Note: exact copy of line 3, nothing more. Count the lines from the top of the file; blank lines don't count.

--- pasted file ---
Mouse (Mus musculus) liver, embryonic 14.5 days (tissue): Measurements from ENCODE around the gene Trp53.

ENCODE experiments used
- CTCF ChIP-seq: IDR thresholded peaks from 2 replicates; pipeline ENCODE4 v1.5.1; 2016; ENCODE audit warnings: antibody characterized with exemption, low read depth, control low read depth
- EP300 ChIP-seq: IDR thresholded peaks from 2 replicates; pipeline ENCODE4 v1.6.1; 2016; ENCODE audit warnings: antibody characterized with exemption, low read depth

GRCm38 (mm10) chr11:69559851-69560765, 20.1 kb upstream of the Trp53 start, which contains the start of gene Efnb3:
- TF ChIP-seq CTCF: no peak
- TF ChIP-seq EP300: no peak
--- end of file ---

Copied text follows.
- CTCF ChIP-seq: IDR thresholded peaks from 2 replicates; pipeline ENCODE4 v1.5.1; 2016; ENCODE audit warnings: antibody characterized with exemption, low read depth, control low read depth